The purpose of the Condor National Scenic Trail is to provide a continual extended hiking corridor spanning the entire length of the Los Padres National Forest along the coastal mountains of Southern and Central California, and for the conservation and enjoyment of the nationally significant scenic, historic, natural, and cultural qualities of the Los Padres National Forest. The trail would extend from Lake Piru to the Botchers Gap Campground in the Monterey County corridor.

Central Coast

The Central Coast Heritage Protection Act will forever protect:

  • Black Mountain Proposed Scenic Area
  • Caliente Mountain Proposed Wilderness Area
  • Chumash Proposed Wilderness Additions
  • Condor Ridge Proposed Scenic Area
  • Diablo Caliente Proposed Wilderness Area
  • Dick Smith Proposed Wilderness Additions
  • Fox Mountain Potential Wilderness Area
  • Garcia Proposed Wilderness Additions
  • Machesna Mountain Proposed Wilderness Additions and Potential Wilderness Area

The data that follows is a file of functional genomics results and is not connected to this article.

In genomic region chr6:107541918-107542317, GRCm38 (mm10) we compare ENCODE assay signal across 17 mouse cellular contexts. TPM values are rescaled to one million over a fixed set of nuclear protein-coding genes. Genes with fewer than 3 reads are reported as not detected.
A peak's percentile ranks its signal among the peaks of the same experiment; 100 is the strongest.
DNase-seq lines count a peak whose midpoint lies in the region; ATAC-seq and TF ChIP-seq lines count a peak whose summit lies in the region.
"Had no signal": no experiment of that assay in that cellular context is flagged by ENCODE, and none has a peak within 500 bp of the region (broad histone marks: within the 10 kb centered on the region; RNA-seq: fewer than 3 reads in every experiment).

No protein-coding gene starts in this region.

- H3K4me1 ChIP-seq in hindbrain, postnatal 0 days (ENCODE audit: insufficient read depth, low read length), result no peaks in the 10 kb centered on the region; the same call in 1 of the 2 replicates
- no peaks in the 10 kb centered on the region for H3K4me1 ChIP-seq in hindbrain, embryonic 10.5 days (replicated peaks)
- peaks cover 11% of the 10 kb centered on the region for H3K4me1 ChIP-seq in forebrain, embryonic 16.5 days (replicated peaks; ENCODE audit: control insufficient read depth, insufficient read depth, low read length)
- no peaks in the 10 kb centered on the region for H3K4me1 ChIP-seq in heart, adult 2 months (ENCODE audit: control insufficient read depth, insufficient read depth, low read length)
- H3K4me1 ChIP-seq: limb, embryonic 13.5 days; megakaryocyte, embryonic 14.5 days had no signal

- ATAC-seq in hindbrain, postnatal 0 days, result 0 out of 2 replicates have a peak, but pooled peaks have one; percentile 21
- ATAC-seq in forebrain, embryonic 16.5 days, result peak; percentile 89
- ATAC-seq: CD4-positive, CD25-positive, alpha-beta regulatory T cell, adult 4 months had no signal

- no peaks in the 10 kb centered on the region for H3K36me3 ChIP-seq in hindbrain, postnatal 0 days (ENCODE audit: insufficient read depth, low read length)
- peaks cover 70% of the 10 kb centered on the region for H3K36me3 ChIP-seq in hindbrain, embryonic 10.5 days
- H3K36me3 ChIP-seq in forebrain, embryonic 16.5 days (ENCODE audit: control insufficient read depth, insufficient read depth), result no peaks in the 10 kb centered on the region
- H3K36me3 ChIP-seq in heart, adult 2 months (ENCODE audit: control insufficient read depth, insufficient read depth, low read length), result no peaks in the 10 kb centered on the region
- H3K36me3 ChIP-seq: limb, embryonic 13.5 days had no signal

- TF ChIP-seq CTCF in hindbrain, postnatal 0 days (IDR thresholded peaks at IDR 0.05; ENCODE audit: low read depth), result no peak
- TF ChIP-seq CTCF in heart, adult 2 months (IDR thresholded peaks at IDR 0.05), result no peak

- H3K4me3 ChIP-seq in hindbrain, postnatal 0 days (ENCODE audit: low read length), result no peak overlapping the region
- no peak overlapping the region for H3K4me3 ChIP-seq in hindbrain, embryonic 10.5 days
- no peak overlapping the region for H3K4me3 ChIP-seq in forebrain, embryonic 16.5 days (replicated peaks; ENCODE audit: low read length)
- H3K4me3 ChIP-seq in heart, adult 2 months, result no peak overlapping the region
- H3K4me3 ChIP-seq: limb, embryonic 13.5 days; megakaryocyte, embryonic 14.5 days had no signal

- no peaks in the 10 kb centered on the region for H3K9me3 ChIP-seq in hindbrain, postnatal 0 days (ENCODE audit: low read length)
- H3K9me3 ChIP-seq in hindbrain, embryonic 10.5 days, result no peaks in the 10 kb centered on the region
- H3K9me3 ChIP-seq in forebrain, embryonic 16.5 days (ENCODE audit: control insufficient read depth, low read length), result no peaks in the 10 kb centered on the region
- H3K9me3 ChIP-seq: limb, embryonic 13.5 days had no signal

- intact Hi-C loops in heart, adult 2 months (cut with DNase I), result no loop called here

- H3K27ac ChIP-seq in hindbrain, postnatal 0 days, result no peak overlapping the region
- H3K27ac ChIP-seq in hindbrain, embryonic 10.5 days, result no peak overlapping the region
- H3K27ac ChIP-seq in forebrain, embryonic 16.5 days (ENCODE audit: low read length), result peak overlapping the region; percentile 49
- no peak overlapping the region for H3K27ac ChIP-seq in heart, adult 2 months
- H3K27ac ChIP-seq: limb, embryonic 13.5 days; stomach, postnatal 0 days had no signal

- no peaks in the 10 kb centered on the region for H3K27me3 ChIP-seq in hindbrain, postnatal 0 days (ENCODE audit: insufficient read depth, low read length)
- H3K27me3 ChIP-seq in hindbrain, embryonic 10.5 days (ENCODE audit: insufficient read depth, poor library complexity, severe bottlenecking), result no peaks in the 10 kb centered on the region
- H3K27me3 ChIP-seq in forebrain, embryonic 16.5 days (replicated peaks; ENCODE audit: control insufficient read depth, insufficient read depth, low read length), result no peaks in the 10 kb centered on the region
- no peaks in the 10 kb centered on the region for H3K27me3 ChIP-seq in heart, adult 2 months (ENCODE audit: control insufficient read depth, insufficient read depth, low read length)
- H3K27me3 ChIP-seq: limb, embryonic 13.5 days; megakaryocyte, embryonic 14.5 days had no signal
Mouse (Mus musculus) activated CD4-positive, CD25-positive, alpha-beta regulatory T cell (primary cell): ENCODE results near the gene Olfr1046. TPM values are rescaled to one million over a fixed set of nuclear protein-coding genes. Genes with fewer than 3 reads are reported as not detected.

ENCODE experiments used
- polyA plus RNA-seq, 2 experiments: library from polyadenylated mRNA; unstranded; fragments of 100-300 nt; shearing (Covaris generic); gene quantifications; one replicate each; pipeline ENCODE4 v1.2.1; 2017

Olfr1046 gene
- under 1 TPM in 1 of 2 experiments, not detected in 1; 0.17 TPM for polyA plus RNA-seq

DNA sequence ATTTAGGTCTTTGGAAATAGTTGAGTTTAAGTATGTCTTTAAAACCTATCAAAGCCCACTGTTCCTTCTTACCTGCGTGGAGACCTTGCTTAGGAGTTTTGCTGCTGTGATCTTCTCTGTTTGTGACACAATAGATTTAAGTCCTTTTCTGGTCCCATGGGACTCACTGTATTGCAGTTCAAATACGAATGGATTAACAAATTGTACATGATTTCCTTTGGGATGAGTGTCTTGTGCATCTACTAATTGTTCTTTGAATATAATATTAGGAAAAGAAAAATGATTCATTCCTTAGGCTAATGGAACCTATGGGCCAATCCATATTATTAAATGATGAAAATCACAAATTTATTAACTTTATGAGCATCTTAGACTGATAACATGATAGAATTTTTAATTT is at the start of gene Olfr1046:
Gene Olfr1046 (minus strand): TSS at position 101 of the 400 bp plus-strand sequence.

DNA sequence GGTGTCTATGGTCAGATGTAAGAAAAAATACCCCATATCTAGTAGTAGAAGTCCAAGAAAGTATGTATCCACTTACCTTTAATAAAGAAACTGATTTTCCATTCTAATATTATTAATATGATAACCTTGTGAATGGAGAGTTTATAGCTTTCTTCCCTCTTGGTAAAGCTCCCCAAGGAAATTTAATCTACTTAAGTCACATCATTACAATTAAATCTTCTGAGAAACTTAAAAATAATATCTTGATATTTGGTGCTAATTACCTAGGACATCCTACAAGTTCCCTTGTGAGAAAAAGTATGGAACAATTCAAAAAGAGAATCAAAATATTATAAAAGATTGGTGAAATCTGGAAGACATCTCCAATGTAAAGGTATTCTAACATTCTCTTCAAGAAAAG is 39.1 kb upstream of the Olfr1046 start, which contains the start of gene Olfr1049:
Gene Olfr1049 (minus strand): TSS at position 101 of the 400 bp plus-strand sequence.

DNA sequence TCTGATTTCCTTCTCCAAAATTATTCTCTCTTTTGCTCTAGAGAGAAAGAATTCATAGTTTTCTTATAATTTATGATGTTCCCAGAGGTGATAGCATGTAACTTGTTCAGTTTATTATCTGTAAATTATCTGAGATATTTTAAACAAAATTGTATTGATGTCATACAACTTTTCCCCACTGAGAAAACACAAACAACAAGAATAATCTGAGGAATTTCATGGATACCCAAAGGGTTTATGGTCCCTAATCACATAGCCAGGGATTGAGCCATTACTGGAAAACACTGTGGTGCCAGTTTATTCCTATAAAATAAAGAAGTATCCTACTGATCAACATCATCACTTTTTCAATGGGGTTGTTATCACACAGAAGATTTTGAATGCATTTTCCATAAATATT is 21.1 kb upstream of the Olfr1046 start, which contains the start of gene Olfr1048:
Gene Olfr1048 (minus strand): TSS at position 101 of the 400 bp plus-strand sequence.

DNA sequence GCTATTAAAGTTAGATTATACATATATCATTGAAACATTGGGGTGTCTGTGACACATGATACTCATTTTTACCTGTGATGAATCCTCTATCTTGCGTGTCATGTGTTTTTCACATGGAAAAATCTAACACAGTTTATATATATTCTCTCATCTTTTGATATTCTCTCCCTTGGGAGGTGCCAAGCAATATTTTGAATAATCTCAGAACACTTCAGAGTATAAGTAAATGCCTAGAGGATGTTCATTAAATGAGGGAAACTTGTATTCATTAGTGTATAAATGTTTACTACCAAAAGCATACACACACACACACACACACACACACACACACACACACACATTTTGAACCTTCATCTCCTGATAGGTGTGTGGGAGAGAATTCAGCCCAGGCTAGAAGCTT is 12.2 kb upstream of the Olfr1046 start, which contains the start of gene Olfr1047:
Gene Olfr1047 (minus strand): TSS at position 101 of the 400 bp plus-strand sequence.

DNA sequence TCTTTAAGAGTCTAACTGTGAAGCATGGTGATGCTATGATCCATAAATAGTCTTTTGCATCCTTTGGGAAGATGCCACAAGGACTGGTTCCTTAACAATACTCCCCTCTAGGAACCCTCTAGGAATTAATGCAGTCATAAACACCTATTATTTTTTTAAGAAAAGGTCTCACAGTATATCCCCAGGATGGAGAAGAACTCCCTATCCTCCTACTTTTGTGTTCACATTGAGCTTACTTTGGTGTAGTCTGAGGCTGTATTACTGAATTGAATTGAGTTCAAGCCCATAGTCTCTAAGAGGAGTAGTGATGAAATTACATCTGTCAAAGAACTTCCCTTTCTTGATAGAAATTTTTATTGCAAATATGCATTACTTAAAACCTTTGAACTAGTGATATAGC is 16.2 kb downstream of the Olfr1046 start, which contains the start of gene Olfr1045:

• Matilija Creek Proposed Wild & Scenic River
  • Matilija Proposed Wilderness Additions
  • Mono & Indian Proposed Wild & Scenic Rivers
  • Piru Creek Proposed Wild & Scenic River
  • San Rafael Proposed Wilderness Additions
  • Santa Lucia Proposed Wilderness Additions
  • Sespe Creek Proposed Wild & Scenic River
  • Sespe Proposed Wilderness Additions
  • Sisquoc Wild River Tributaries Proposed Wild & Scenic Rivers
  • Soda Lake Proposed Wilderness Area
  • Temblor Range Proposed Wilderness Area


The latest news specific to the Central Coast.

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Find out more about the various wilderness areas throughout the Central Coast.